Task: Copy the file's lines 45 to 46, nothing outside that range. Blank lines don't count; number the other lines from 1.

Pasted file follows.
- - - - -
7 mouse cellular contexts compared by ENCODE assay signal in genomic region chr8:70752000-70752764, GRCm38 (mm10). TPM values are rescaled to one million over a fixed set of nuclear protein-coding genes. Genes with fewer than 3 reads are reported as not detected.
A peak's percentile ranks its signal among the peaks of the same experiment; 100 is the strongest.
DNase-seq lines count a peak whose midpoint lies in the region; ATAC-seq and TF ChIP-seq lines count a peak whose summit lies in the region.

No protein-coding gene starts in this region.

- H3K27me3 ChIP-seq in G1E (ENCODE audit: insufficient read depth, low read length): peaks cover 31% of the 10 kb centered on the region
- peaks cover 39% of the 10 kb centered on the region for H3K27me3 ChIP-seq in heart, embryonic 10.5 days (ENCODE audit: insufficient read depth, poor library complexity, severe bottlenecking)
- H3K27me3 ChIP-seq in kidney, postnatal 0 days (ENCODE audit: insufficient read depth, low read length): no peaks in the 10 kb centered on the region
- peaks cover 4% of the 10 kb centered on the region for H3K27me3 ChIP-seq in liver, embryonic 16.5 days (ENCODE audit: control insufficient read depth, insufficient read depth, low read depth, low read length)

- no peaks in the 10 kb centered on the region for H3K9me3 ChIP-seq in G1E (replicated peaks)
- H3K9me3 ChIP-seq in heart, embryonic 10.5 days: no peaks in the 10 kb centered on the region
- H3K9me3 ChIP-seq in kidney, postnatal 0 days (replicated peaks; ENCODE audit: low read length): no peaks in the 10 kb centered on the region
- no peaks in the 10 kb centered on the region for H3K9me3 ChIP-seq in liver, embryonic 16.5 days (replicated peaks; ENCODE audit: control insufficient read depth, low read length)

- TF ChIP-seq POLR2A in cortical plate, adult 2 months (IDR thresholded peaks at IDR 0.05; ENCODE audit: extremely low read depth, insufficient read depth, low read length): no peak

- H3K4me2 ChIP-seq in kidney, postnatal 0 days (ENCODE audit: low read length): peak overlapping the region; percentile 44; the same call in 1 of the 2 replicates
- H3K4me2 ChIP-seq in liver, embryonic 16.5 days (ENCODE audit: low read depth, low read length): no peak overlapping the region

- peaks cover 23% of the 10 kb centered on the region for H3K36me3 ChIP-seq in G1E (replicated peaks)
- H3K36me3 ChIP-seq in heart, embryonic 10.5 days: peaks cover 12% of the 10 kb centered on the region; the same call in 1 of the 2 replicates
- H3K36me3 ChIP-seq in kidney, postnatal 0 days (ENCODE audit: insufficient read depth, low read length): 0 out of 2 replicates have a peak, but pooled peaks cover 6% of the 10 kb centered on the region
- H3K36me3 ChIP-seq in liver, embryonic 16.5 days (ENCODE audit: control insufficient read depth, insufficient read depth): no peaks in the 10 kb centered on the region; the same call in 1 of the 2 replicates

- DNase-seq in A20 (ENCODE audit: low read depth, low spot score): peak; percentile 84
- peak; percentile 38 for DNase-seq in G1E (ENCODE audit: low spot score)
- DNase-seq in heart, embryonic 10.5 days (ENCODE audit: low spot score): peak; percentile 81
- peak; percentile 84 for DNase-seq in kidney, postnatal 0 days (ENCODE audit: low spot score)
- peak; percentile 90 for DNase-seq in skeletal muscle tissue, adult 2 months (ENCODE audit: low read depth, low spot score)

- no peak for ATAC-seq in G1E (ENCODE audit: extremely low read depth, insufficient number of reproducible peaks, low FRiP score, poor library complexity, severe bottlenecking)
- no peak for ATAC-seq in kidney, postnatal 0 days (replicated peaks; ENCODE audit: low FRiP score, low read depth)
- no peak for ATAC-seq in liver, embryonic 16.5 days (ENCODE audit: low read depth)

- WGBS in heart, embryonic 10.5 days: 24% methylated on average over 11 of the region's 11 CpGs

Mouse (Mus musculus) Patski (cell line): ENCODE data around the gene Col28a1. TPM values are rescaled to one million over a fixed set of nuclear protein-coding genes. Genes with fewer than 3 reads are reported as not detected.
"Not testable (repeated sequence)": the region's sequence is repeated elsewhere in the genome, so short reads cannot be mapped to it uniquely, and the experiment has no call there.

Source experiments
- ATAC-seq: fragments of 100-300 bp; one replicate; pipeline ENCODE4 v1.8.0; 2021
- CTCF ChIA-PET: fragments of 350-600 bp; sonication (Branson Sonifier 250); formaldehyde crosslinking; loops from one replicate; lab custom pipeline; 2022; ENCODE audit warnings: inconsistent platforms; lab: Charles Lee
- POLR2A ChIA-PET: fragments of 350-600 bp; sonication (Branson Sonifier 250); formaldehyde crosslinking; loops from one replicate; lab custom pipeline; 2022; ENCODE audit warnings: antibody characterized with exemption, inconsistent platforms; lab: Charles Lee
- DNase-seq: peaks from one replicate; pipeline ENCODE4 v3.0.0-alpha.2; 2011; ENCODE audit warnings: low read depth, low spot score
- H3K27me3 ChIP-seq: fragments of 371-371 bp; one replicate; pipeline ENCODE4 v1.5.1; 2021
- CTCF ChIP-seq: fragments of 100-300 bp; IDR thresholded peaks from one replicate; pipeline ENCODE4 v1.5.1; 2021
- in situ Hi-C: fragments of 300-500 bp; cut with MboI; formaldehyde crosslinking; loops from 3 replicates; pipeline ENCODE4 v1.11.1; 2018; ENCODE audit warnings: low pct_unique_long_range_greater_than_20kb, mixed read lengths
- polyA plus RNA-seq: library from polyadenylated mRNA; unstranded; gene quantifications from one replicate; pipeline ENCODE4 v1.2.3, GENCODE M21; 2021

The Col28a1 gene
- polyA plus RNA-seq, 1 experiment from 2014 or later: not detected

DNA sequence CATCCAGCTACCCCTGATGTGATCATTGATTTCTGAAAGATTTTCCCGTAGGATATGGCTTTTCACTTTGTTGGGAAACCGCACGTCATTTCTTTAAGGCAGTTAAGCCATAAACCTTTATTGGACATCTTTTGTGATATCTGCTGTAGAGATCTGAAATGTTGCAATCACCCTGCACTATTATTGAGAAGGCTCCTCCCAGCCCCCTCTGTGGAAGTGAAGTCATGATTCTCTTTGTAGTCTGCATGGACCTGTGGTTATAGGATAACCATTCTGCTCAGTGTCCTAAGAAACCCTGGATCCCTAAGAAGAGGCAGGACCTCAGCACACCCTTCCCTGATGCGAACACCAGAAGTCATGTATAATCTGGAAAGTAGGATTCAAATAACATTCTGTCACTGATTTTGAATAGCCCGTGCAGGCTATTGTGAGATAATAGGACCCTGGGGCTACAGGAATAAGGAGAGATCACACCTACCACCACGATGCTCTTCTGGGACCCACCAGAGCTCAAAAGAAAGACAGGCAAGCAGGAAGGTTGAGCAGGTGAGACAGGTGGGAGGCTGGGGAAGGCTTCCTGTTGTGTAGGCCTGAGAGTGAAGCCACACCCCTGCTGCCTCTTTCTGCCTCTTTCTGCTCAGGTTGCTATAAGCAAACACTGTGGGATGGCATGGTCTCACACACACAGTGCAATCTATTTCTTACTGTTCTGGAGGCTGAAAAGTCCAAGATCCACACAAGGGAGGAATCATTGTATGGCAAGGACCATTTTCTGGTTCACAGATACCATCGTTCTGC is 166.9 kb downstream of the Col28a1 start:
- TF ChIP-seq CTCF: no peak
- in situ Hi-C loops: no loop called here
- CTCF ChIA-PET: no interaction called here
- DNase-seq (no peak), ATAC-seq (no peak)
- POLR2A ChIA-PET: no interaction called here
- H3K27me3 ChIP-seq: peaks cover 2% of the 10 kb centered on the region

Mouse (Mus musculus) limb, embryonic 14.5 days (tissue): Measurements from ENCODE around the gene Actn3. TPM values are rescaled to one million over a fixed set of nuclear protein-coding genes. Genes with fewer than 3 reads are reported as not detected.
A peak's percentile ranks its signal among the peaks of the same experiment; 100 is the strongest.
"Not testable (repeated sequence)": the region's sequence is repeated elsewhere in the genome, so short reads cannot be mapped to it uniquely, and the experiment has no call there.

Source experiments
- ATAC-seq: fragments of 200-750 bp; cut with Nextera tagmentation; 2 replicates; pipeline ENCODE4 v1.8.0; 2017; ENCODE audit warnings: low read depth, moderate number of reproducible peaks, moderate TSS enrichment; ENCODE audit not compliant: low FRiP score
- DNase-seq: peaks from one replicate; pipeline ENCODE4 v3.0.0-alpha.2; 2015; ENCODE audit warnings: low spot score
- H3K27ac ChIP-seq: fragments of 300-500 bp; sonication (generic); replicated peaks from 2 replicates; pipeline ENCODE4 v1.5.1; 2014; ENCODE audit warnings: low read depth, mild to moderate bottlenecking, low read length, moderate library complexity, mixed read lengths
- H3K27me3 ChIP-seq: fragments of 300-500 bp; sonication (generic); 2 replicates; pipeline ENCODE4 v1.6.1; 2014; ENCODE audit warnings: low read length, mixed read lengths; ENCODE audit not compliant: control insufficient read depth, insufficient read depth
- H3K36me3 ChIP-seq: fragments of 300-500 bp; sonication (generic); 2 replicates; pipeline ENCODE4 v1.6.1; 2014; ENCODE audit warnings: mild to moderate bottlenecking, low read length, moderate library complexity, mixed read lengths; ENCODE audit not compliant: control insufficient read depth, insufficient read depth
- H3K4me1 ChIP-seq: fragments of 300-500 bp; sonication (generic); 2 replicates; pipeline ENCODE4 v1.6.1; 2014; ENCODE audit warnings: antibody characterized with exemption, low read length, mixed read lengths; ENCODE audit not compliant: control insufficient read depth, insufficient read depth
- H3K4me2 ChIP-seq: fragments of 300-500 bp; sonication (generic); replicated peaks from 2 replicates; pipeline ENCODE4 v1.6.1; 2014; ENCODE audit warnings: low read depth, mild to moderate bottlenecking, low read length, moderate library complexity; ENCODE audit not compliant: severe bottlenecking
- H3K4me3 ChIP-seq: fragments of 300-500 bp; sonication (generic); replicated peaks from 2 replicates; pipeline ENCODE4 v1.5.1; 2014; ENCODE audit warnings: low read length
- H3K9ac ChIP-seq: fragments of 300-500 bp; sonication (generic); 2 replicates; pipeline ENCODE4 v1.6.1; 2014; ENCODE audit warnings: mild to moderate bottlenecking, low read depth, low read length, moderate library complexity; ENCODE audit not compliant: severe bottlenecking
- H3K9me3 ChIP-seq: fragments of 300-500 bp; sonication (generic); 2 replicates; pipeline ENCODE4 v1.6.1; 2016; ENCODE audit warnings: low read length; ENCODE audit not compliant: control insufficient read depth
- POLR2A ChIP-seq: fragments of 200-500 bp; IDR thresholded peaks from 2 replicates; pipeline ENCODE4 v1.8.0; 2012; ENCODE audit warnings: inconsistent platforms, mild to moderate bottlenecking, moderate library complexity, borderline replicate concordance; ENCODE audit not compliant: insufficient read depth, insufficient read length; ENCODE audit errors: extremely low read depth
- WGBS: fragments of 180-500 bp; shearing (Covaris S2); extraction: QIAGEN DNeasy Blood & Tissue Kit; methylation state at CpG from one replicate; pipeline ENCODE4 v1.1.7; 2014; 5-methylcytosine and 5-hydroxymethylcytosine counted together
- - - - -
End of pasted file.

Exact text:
- CTCF ChIA-PET: no interaction called here
- DNase-seq (no peak), ATAC-seq (no peak)